COP26: Where are all the women?

Image credit: SheChangesClimate Instagram.

Hello again! My name is Sophie Robinson and I’m a Masters student at the University of Glasgow on placement at GWL! In this blog I am going to talk about an amazing movement called SHEChangesClimate, which was formed out of protest to the COP26 UK leadership team consisting of all men. If you’re not familiar with COP26 you can check out my blog on the event and why it is so important!

During the 2019 COP25, 21% of the 196 heads of delegation were women.  COP26 is now fast approaching and is the event which plans to set out an agenda to tackle the climate crisis. For COP26 the selected UK leadership team is all-male, consisting of politicians and civil servants, such as Boris Johnson and Dominic Raab.  This contributes to the shocking lack of women within the COP26 leadership team, where only 15% are women.  Equal representation of women in all their diversity is necessary for the COP leadership team and for our planet.  That’s where SHEChangeClimate comes in.  SHEChangesClimate was founded in 2020 by Antoinette Vermilye, Bianca Pitt and Elise Buckle.  Their mission was to bring inclusivity, transparency and accountability to the COP negotiations on the climate crisis.  They started the campaign for a #5050Vision, for an equal number of men and women at the COP leadership table.  It is incomprehensible that women are not properly represented in the senior leadership team, where the narratives and issues for COP26 will be determined, when the vital role women have in addressing the climate crisis is so widely understood.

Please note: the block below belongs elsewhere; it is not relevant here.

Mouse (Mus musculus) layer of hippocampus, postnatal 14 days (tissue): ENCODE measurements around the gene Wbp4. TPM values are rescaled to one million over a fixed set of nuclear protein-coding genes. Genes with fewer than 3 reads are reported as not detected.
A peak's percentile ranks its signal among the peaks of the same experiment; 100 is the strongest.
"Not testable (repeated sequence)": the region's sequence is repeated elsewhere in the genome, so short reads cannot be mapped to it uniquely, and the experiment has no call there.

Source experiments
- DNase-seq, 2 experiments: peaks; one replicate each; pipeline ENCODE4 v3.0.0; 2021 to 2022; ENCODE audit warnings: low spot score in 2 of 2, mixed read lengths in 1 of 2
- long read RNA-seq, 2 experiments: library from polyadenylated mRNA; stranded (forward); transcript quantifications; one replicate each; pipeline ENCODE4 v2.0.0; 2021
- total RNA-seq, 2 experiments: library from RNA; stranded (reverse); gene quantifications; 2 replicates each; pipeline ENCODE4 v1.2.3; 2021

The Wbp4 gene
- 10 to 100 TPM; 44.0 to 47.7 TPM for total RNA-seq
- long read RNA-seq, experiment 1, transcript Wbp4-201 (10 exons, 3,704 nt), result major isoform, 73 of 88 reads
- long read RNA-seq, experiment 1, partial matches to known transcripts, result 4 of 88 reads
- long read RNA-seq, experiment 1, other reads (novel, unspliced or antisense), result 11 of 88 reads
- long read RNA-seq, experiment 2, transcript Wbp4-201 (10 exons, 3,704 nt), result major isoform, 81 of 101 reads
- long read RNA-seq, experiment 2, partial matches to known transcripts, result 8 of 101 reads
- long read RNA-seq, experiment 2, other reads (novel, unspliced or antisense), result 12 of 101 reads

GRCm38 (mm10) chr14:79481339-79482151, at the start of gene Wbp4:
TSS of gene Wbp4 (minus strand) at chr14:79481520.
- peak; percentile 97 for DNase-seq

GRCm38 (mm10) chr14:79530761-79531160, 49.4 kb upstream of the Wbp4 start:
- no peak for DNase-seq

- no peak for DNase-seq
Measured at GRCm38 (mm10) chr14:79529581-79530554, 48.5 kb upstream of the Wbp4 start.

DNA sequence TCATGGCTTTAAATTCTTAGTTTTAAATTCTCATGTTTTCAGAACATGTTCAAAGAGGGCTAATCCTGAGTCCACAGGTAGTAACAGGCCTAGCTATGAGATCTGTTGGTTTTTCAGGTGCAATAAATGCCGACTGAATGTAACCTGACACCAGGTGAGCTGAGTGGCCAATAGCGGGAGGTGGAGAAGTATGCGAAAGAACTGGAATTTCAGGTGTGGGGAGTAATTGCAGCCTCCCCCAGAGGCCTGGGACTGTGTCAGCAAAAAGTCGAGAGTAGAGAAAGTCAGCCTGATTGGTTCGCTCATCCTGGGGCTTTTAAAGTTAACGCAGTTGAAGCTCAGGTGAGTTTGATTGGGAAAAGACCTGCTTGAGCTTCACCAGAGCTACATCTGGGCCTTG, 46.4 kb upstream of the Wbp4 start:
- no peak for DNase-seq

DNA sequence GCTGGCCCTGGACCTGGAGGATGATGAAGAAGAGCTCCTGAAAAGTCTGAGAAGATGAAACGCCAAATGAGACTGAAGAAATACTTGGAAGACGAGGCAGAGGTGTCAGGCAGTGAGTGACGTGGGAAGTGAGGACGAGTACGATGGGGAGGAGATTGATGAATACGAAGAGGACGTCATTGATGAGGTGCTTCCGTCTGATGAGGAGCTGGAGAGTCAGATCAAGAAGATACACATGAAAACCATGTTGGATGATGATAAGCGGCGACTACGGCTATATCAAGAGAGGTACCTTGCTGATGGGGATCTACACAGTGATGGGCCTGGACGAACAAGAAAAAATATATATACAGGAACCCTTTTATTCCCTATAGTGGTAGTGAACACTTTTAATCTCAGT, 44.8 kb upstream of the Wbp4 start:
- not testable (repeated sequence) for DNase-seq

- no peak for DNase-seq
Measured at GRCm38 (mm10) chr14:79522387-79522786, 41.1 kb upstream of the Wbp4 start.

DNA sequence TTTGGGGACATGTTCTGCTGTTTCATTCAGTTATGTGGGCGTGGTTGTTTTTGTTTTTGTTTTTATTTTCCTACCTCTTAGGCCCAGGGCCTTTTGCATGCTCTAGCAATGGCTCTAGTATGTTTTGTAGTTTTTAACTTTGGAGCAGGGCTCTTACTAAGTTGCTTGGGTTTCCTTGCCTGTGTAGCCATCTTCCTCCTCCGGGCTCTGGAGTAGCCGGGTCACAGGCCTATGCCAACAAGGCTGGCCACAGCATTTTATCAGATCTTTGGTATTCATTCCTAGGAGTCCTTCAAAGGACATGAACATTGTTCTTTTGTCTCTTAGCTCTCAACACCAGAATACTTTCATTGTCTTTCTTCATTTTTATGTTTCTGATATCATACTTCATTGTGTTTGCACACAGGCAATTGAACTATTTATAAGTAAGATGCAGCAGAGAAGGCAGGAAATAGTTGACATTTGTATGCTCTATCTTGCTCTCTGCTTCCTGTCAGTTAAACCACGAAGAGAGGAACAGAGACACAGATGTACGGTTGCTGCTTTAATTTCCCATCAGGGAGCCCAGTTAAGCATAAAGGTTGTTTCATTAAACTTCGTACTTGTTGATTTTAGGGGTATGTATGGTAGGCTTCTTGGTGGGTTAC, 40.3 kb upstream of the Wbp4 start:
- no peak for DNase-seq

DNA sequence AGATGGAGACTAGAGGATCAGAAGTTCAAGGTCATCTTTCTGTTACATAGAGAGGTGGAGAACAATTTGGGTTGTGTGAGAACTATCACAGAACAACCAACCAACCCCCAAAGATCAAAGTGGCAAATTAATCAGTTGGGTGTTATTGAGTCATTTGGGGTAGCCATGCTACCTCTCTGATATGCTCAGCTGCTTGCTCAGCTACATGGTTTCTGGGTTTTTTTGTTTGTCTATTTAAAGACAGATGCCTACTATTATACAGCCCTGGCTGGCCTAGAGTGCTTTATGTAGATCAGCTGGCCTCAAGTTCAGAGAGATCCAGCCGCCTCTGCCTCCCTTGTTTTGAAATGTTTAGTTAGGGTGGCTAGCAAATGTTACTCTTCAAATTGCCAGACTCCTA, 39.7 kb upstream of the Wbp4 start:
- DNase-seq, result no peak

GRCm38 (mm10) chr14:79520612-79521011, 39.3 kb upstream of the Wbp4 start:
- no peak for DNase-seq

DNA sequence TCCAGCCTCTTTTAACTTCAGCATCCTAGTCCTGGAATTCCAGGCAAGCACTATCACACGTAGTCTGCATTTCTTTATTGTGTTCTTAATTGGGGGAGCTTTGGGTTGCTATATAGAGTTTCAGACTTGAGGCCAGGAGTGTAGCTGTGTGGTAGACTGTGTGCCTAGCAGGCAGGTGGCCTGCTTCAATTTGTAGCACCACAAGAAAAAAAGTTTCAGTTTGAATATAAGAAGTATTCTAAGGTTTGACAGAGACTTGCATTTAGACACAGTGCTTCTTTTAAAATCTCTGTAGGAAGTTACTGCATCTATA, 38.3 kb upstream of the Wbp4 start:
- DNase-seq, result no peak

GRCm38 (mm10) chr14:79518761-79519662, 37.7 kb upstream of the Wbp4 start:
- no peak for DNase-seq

“The COP26 Presidency is a test of the UK’s commitment to gender equality. Women are half the population and must be half the top table.” Malini Mehra, chief executive of parliamentary network, GLOBE International, and an Indian climate campaigner.

The UK government, especially Boris Johnson, has seemingly ignored the international norm of attempting to address gender imbalances in politics by deciding not to include Nicola Sturgeon in their hosting team for COP26.  A leadership team which is representative of the world we live in will be able to solve problems more effectively as it encompasses multiple voices who can address all intersects of humanity.  #SHEChangesClimate is publicly addressing Alok Sharma, President of COP26, to address the gender divisions within the leadership team.   Women are change agents, as they are instrumental in recognising what actions need to be taken, and then making it happen.  In December 2020, #SHEChangesClimate sent an open letter to the UK government calling them out on their lack of accountability and transparency on gender equality within the COP26 leadership team.  The letter was signed by over 400 climate leaders, who are demanding a 50:50 split of men and women in the top negotiating team.  Fiona Harvey at the Guardian originally spoke on the issue in September 2020, highlighting that the politicians who are representing the UK and hosting COP26 are all men.  In her article many influential women leaders remarked on the failure to include women in the UK leadership team for COP26.